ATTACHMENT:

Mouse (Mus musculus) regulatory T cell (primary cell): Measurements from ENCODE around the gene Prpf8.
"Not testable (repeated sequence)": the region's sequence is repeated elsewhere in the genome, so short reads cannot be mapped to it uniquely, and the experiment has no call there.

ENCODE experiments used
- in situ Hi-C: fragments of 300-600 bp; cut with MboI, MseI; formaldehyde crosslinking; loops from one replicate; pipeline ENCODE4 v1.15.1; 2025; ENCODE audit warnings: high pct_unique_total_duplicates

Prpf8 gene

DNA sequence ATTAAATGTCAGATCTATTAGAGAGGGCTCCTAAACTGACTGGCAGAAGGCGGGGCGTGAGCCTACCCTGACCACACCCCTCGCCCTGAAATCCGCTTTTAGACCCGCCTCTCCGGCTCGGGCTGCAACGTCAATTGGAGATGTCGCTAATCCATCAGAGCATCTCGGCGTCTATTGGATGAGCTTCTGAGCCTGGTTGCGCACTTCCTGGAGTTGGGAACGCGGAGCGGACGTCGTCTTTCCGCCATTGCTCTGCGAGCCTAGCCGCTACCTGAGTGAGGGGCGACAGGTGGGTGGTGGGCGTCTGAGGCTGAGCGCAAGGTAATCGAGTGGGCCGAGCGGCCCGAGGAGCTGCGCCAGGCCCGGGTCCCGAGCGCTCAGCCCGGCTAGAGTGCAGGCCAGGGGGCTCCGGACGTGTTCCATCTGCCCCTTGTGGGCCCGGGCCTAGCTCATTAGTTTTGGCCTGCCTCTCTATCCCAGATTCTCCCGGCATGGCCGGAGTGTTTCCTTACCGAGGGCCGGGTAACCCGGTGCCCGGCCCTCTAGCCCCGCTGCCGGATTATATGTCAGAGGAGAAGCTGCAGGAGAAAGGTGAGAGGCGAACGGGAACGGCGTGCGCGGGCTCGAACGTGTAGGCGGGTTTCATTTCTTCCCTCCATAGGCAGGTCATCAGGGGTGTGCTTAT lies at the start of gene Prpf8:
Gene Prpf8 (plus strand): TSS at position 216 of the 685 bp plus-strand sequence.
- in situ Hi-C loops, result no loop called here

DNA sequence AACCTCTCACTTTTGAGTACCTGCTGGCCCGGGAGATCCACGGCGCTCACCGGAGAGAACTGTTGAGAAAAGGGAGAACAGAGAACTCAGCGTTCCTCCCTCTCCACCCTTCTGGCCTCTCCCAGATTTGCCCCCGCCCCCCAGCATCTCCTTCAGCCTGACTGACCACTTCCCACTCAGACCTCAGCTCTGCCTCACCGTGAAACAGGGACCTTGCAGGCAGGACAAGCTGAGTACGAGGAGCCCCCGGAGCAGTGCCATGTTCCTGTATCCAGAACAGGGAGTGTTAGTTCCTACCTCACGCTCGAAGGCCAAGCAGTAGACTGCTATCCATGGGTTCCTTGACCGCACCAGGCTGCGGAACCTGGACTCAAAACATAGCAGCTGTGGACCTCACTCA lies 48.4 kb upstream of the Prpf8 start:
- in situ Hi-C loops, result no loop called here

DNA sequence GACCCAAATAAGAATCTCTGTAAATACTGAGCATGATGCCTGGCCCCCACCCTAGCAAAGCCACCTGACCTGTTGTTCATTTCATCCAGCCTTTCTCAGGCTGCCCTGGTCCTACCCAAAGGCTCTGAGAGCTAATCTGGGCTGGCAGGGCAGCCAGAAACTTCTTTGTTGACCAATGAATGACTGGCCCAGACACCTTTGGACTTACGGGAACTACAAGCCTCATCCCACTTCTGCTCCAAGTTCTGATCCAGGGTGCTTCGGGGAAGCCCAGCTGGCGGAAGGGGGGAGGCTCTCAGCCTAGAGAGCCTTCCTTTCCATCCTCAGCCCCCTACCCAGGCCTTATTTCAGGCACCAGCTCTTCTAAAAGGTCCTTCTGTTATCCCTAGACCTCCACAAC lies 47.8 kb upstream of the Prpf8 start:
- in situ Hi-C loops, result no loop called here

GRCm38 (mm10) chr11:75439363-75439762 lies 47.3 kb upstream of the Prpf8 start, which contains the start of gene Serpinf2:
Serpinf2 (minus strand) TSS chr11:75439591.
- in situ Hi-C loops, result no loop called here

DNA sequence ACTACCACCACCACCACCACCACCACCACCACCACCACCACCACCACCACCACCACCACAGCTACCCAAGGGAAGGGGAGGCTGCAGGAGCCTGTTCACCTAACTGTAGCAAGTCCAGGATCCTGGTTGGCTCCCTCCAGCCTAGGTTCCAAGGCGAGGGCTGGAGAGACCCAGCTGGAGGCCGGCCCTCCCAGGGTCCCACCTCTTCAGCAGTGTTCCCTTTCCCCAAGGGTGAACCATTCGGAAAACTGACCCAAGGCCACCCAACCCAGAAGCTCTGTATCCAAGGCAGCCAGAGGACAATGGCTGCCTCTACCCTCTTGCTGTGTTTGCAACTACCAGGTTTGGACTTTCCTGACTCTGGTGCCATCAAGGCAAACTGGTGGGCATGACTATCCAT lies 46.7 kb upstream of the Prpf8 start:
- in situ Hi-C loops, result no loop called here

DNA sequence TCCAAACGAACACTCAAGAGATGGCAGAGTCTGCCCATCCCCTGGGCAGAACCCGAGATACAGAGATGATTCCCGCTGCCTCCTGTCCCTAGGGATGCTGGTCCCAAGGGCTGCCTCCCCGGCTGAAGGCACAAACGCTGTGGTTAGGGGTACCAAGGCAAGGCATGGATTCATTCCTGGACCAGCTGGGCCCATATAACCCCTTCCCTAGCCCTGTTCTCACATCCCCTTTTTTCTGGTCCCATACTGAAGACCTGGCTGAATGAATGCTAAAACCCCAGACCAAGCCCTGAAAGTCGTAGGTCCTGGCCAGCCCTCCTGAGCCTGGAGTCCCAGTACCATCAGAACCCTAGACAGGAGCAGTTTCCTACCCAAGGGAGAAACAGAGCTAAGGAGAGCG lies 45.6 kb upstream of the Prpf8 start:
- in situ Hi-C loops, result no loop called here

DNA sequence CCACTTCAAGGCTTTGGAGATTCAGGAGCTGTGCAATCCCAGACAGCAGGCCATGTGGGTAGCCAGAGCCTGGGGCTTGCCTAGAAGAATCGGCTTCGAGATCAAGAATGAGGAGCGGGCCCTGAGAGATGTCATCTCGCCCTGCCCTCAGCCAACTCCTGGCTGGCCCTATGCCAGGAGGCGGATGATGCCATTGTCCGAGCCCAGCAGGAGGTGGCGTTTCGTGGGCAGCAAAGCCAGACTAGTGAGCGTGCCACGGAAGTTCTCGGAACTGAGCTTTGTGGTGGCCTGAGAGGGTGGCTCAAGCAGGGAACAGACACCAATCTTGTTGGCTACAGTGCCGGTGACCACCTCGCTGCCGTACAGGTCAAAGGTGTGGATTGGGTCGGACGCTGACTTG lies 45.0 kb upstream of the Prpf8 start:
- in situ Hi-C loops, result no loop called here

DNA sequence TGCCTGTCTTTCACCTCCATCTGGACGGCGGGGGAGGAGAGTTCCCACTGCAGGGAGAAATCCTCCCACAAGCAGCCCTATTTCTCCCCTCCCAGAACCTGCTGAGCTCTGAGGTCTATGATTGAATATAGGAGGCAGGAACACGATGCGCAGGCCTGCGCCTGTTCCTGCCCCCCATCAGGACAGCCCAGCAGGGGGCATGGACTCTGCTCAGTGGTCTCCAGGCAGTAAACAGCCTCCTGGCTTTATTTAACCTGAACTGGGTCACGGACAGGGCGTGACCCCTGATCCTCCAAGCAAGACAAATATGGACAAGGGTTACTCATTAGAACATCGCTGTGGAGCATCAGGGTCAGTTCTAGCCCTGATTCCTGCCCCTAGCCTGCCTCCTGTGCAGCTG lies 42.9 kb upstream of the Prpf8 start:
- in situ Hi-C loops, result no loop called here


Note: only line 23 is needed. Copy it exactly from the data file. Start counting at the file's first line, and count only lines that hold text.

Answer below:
- in situ Hi-C loops, result no loop called here